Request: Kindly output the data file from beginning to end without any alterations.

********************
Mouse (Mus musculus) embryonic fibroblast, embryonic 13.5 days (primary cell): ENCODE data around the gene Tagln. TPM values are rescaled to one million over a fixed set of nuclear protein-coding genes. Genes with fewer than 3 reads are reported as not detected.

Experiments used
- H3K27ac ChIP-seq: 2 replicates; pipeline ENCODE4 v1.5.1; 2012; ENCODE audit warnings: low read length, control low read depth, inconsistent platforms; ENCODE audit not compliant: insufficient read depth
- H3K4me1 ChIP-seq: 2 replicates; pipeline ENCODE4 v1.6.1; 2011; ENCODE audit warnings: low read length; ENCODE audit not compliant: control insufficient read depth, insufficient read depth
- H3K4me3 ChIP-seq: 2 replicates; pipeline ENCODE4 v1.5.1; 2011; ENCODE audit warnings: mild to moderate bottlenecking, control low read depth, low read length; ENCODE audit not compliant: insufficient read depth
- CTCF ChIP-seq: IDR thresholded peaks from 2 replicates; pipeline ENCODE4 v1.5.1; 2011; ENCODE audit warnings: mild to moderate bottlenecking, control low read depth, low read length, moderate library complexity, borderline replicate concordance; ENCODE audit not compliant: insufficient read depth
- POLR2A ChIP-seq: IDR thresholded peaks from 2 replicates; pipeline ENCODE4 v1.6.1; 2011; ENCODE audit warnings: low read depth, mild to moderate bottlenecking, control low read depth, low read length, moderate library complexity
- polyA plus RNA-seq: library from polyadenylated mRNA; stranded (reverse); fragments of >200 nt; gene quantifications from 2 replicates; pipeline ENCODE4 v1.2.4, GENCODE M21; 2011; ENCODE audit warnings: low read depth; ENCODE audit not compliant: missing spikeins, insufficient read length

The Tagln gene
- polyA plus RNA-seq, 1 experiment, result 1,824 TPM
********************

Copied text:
Mouse (Mus musculus) embryonic fibroblast, embryonic 13.5 days (primary cell): ENCODE data around the gene Tagln. TPM values are rescaled to one million over a fixed set of nuclear protein-coding genes. Genes with fewer than 3 reads are reported as not detected.

Experiments used
- H3K27ac ChIP-seq: 2 replicates; pipeline ENCODE4 v1.5.1; 2012; ENCODE audit warnings: low read length, control low read depth, inconsistent platforms; ENCODE audit not compliant: insufficient read depth
- H3K4me1 ChIP-seq: 2 replicates; pipeline ENCODE4 v1.6.1; 2011; ENCODE audit warnings: low read length; ENCODE audit not compliant: control insufficient read depth, insufficient read depth
- H3K4me3 ChIP-seq: 2 replicates; pipeline ENCODE4 v1.5.1; 2011; ENCODE audit warnings: mild to moderate bottlenecking, control low read depth, low read length; ENCODE audit not compliant: insufficient read depth
- CTCF ChIP-seq: IDR thresholded peaks from 2 replicates; pipeline ENCODE4 v1.5.1; 2011; ENCODE audit warnings: mild to moderate bottlenecking, control low read depth, low read length, moderate library complexity, borderline replicate concordance; ENCODE audit not compliant: insufficient read depth
- POLR2A ChIP-seq: IDR thresholded peaks from 2 replicates; pipeline ENCODE4 v1.6.1; 2011; ENCODE audit warnings: low read depth, mild to moderate bottlenecking, control low read depth, low read length, moderate library complexity
- polyA plus RNA-seq: library from polyadenylated mRNA; stranded (reverse); fragments of >200 nt; gene quantifications from 2 replicates; pipeline ENCODE4 v1.2.4, GENCODE M21; 2011; ENCODE audit warnings: low read depth; ENCODE audit not compliant: missing spikeins, insufficient read length

The Tagln gene
- polyA plus RNA-seq, 1 experiment, result 1,824 TPM